Matt Zahab Too much red tape, right? First and foremost. 

Mike Silagadze Yeah. It's just broken in a lot of levels. Just a lot of different things kind of fundamentally don't work. So it just makes it really hard to build business. 

Matt Zahab What about like things you would have done differently? Obviously ether.fi, is not your 1st, 2nd or 3rd kick at the can here, but really just lessons, nonobvious things perhaps that your first time as a founder or growing and turning that into a very established company. Things you perhaps wish you would have known at the time. I think that's a good place to start just because, again, those are things what's the famous quote in life? You'd always rather learn from others than go through the pain and hardship yourself. Like, what lessons would you pass along to someone like me who wants to start something in the ed tech space? Or just any startup for that matter?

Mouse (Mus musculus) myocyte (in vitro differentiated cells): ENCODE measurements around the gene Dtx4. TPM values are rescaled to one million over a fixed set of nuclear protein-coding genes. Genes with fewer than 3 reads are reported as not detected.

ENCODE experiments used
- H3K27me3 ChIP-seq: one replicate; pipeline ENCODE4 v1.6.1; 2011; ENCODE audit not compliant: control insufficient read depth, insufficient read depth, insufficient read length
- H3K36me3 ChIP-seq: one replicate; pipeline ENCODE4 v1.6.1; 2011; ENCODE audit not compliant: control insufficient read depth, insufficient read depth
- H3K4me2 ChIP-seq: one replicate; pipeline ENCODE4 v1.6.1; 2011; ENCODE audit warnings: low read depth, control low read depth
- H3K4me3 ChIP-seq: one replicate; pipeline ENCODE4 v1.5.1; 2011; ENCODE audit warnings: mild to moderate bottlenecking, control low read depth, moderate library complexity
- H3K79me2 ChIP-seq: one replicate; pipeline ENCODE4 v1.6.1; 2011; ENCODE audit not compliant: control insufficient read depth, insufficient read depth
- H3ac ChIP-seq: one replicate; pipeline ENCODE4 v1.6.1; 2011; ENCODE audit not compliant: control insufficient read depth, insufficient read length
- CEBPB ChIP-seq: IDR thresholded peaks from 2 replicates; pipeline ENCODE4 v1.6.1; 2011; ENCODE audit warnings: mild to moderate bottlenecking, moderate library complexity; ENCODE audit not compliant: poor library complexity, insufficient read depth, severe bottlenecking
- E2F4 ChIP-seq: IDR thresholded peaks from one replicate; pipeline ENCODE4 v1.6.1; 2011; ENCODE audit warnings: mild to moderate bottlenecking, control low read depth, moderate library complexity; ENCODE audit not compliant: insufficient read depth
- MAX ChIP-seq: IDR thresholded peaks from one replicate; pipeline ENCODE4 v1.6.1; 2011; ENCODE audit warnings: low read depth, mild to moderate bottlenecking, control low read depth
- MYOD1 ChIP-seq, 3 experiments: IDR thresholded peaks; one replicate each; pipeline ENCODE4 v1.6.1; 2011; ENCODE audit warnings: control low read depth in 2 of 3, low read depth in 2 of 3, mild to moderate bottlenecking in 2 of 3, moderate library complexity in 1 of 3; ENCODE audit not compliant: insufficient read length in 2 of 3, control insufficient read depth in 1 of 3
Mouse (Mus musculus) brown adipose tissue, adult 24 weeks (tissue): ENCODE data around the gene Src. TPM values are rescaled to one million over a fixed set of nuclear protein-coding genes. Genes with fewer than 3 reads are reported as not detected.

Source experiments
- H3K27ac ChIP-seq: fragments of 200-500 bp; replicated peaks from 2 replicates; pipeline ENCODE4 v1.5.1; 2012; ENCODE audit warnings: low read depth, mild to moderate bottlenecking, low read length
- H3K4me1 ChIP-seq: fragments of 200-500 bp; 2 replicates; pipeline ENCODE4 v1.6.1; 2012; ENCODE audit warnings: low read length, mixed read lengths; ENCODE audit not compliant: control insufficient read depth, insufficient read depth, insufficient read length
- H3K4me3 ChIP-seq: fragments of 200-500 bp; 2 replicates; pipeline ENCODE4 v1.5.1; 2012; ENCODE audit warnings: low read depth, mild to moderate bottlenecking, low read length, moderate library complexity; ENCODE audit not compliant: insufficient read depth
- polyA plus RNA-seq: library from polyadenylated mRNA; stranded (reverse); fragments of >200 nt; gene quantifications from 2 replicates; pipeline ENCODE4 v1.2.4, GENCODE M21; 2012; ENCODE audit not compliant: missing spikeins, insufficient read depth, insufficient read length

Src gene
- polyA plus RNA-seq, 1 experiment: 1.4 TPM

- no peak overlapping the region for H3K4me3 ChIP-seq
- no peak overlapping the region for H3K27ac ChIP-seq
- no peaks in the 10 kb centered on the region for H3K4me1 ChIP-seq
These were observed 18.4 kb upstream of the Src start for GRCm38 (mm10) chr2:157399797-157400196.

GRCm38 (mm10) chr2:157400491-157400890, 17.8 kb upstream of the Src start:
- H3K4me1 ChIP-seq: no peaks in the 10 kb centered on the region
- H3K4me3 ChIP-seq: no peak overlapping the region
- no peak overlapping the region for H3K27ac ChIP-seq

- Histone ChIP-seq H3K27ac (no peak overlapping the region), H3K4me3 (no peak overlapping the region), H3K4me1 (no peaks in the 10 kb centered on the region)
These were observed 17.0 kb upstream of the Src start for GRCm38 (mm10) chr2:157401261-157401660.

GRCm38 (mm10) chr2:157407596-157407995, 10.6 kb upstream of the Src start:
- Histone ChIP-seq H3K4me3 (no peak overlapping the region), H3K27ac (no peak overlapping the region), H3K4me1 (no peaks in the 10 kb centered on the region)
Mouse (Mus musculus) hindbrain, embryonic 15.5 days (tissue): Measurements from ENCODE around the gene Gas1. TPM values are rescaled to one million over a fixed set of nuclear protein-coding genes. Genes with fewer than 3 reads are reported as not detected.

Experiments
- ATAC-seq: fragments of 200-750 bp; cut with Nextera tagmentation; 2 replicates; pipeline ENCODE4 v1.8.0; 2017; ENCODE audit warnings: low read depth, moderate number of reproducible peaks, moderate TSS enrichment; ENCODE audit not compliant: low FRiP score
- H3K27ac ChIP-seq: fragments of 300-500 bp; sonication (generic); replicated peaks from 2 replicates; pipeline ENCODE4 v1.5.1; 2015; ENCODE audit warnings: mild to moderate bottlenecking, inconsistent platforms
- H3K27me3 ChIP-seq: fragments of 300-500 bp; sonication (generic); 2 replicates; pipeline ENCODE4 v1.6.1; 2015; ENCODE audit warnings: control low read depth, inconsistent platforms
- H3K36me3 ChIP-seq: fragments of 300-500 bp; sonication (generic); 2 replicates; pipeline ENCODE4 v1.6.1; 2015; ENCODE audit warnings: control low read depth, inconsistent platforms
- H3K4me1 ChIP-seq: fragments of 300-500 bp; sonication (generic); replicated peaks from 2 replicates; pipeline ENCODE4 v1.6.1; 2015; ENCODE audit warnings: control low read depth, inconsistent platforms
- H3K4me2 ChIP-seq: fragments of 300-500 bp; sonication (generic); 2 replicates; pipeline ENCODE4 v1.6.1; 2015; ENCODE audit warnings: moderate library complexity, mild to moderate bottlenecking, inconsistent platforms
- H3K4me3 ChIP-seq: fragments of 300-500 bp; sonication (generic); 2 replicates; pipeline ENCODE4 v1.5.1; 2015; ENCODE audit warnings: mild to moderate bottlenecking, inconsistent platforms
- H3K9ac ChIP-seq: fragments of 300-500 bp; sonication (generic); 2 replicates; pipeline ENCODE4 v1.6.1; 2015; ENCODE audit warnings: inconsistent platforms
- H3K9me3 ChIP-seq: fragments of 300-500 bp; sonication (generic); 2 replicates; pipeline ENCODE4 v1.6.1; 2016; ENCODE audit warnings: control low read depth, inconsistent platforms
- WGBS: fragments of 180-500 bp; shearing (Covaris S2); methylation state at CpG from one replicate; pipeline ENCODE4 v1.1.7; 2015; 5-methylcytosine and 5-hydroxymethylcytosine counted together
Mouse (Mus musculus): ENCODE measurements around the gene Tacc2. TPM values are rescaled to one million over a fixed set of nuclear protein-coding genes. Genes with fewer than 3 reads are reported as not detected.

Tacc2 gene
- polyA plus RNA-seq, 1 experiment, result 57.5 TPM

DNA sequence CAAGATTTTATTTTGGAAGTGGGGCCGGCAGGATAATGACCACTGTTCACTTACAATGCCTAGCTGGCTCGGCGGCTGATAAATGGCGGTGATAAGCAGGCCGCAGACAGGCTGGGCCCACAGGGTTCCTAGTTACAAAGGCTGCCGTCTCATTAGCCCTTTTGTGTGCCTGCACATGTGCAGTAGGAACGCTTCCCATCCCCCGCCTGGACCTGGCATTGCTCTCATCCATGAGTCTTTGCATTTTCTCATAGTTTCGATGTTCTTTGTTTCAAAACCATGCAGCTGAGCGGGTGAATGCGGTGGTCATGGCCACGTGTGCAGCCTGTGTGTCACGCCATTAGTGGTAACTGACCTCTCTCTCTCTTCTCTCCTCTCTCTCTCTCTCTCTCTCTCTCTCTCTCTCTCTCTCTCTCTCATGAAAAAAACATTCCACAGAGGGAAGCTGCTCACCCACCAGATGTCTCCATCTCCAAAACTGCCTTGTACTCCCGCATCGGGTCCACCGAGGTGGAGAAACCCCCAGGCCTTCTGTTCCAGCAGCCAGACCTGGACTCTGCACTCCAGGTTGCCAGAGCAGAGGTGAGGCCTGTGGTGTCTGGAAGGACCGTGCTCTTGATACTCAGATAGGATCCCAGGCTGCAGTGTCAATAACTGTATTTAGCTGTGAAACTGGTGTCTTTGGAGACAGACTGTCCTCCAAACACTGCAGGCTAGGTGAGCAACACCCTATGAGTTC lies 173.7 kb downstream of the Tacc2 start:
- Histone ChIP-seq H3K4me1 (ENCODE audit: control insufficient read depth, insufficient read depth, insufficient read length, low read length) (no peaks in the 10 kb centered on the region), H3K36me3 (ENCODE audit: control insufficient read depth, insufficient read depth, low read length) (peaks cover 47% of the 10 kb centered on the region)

Mike Silagadze The first thing I would say is look, most people shouldn't be starting companies. Doing a startup is a really bad idea. Even joining a startup generally is a really bad idea for probably 99% of people or whatever the ratio is because the risk reward. I mean, the fundamental sort of equation doesn't make sense for most people if you're looking for just a steady, comfortable income and an ability to have some separation between your work and your life and some predictability. And frankly, even if you want to make a lot of money, doing a startup is not that that's the worst thing to be doing if those are your motivations. So I think that's the first thing that I often tell kind of with the entrepreneurs is really ask yourself if you want to do it. And nobody ever does. Nobody ever actually takes a pause and assesses whether they're actually looking to get into it. Because a startup will take if you're doing it properly, a startup will take over your life. And a startup is also not just like starting a business because there's lots of businesses, right? You can do a franchise, you can do a landscaping business, you can do lots of different types of businesses. A startup is a very particular type of business that's usually technology enabled and designed to grow really fast and that introduces a tremendous amount of risk. It introduces a certain funding model that I think works pretty well for startups. It introduces a tremendous amount of pressure and kind of volatility to the experience and that's just kind of a wild ride. And as I said, for most people, if you just do the math of like, I don't know what's your expected value of doing a startup, it really doesn't make any sense. You're way better off. Just go be an engineer at Google or something, semi retirement, get paid tons of money and call it a day. That's actually a really good way to go if you're just looking to make a bunch of money. So that's probably the first thing. The second thing is, okay, so for the crazy, almost in a literal sense, the crazy people that do want that are the right fit and for some reason just are obsessed with this idea of doing their own startup. The right approach is to just find a problem that you're so passionate about that you almost can't help yourself. Like you have to solve it. Like it just takes over your life in a sense or your mental space so that you're so passionate about it that when you're going through all the insanity of a startup, it pushes through, it helps you push through the craziness. Another piece of advice, and again there's a million things, is being very careful with co founders. I'll often meet folks who are asking like, how do I find a co founder? And it's almost like if you're asking that question, you're already in trouble because your co founder needs to be somebody that you've already been in trenches with. The odds that you can pick a random person and it'll just work out are like basically zero. So you almost want to put yourself I mean, this is why university is actually a good place to find co founders because you get the opportunity. Go through the grinder with a bunch of different people, and you get a feel like, who are the people that you want to work with? So that's an important thing. So don't find a co founder. Just find somebody that you've worked with who also wants to start a company and try to make a go at that. I don't know, maybe I'll pause there. I mean, there's a million things.